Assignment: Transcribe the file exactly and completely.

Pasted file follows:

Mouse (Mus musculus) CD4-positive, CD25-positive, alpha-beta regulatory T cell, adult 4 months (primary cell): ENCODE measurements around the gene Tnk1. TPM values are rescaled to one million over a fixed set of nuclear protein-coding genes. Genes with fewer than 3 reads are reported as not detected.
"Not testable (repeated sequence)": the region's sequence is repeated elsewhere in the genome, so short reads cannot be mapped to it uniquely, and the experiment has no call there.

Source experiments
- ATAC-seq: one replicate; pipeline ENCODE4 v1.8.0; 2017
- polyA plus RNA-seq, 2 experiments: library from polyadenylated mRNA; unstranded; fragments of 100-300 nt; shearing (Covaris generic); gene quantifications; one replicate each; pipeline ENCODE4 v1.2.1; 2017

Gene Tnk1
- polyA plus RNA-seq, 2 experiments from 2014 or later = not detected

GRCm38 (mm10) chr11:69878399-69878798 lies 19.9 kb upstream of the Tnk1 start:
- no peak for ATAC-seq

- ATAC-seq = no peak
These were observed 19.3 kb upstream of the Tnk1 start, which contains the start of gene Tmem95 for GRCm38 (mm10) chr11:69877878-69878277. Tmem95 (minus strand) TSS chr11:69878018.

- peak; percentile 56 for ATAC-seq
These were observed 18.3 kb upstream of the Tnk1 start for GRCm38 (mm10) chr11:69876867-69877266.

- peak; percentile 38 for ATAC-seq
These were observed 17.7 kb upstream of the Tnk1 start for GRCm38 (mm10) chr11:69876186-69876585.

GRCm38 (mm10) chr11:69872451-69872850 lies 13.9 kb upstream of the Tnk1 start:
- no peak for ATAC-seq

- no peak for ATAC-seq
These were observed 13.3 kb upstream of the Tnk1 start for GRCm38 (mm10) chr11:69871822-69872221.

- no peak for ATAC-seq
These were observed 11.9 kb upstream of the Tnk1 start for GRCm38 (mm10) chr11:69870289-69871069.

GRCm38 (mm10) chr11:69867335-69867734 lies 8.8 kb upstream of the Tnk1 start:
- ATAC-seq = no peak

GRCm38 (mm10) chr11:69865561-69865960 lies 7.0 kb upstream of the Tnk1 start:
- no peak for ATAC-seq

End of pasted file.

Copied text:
Mouse (Mus musculus) CD4-positive, CD25-positive, alpha-beta regulatory T cell, adult 4 months (primary cell): ENCODE measurements around the gene Tnk1. TPM values are rescaled to one million over a fixed set of nuclear protein-coding genes. Genes with fewer than 3 reads are reported as not detected.
"Not testable (repeated sequence)": the region's sequence is repeated elsewhere in the genome, so short reads cannot be mapped to it uniquely, and the experiment has no call there.

Source experiments
- ATAC-seq: one replicate; pipeline ENCODE4 v1.8.0; 2017
- polyA plus RNA-seq, 2 experiments: library from polyadenylated mRNA; unstranded; fragments of 100-300 nt; shearing (Covaris generic); gene quantifications; one replicate each; pipeline ENCODE4 v1.2.1; 2017

Gene Tnk1
- polyA plus RNA-seq, 2 experiments from 2014 or later = not detected

GRCm38 (mm10) chr11:69878399-69878798 lies 19.9 kb upstream of the Tnk1 start:
- no peak for ATAC-seq

- ATAC-seq = no peak
These were observed 19.3 kb upstream of the Tnk1 start, which contains the start of gene Tmem95 for GRCm38 (mm10) chr11:69877878-69878277. Tmem95 (minus strand) TSS chr11:69878018.

- peak; percentile 56 for ATAC-seq
These were observed 18.3 kb upstream of the Tnk1 start for GRCm38 (mm10) chr11:69876867-69877266.

- peak; percentile 38 for ATAC-seq
These were observed 17.7 kb upstream of the Tnk1 start for GRCm38 (mm10) chr11:69876186-69876585.

GRCm38 (mm10) chr11:69872451-69872850 lies 13.9 kb upstream of the Tnk1 start:
- no peak for ATAC-seq

- no peak for ATAC-seq
These were observed 13.3 kb upstream of the Tnk1 start for GRCm38 (mm10) chr11:69871822-69872221.

- no peak for ATAC-seq
These were observed 11.9 kb upstream of the Tnk1 start for GRCm38 (mm10) chr11:69870289-69871069.

GRCm38 (mm10) chr11:69867335-69867734 lies 8.8 kb upstream of the Tnk1 start:
- ATAC-seq = no peak

GRCm38 (mm10) chr11:69865561-69865960 lies 7.0 kb upstream of the Tnk1 start:
- no peak for ATAC-seq